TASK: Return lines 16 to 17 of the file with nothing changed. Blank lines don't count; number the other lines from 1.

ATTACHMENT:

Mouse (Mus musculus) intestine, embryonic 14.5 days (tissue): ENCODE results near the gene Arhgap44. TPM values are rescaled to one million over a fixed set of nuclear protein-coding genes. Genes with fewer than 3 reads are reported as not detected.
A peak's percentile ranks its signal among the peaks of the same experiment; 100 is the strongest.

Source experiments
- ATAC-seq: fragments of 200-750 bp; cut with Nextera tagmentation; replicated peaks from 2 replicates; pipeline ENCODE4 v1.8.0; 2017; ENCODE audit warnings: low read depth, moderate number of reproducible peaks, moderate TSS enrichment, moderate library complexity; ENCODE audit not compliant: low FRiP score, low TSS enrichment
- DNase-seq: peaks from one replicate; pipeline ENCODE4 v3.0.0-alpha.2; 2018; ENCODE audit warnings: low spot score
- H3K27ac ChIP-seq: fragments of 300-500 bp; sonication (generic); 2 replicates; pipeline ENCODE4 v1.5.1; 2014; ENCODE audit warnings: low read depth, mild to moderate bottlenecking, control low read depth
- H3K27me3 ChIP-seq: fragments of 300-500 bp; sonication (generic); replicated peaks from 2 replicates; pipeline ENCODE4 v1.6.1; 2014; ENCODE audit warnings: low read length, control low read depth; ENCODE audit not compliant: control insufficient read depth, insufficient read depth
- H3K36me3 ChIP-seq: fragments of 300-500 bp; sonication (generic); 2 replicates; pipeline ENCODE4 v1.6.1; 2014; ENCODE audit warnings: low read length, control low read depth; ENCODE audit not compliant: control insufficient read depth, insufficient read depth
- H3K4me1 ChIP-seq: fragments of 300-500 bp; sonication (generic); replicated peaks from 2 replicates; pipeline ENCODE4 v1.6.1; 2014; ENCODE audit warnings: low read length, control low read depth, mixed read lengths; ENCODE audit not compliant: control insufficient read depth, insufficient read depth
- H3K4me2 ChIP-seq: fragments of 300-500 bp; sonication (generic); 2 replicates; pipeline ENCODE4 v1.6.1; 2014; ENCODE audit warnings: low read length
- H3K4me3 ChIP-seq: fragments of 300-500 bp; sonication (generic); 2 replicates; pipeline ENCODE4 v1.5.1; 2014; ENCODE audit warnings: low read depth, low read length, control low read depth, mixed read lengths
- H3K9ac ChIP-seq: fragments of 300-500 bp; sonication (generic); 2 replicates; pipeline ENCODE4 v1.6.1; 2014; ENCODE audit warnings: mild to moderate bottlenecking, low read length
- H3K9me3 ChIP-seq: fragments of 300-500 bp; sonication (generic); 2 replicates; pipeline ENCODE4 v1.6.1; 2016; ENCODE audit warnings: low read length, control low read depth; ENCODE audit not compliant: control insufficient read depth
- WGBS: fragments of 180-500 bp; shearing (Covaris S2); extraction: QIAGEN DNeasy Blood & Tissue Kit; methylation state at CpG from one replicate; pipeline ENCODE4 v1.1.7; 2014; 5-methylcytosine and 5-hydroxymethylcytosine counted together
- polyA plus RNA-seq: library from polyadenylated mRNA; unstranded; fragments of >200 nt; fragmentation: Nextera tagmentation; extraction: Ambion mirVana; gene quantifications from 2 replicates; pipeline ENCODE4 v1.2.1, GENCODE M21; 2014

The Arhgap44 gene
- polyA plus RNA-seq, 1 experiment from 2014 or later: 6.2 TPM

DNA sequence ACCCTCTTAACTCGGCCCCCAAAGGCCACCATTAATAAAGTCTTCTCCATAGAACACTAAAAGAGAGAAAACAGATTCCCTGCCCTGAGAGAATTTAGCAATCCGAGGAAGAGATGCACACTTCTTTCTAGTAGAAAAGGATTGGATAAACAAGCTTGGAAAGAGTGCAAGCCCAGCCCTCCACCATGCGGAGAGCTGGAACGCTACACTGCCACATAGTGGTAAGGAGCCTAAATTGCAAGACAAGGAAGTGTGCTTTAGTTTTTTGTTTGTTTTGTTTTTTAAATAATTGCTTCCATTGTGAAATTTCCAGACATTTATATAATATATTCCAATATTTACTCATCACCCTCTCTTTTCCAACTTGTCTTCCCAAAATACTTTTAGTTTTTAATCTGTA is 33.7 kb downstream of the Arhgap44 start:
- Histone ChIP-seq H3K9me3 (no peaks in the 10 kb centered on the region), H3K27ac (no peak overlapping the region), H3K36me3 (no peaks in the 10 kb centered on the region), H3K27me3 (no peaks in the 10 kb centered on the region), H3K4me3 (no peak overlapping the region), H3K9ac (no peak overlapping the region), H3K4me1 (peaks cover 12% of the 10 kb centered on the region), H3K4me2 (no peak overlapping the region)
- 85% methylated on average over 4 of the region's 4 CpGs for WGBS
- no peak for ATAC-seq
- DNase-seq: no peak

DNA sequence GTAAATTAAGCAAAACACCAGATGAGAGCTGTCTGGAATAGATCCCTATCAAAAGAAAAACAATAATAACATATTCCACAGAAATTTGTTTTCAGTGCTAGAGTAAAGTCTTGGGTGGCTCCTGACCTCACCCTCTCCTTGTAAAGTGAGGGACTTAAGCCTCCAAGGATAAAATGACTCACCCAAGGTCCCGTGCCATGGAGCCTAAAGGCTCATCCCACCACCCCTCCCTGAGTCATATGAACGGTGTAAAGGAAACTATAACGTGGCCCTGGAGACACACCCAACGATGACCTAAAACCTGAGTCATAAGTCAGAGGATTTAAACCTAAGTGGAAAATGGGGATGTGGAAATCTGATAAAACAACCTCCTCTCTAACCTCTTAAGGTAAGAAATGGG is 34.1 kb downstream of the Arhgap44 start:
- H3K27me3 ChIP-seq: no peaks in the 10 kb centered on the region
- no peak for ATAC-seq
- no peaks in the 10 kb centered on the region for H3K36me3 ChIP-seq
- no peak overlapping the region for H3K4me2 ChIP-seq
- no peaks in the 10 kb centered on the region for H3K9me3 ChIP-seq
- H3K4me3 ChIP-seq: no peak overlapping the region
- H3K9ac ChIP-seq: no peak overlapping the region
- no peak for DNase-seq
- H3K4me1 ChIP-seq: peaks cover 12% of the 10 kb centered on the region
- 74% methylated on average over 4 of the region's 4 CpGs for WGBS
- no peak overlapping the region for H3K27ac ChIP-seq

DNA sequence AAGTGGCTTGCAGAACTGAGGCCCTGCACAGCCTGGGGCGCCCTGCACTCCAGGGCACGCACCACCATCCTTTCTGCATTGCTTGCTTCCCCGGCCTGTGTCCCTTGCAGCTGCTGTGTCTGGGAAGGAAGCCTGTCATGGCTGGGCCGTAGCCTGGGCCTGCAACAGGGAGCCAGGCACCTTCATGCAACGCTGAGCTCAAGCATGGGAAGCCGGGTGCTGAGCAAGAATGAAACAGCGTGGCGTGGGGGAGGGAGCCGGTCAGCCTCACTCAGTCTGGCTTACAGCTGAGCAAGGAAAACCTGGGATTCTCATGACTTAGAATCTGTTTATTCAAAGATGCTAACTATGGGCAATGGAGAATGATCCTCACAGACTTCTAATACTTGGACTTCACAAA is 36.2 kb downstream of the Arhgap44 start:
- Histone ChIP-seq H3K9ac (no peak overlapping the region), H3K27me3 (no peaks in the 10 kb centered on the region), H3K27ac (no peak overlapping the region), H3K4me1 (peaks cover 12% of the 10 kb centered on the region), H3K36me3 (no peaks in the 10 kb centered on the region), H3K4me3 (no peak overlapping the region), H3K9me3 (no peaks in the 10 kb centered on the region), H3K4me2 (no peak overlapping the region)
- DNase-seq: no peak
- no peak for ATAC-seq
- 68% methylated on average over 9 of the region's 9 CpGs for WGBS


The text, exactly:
The Arhgap44 gene
- polyA plus RNA-seq, 1 experiment from 2014 or later: 6.2 TPM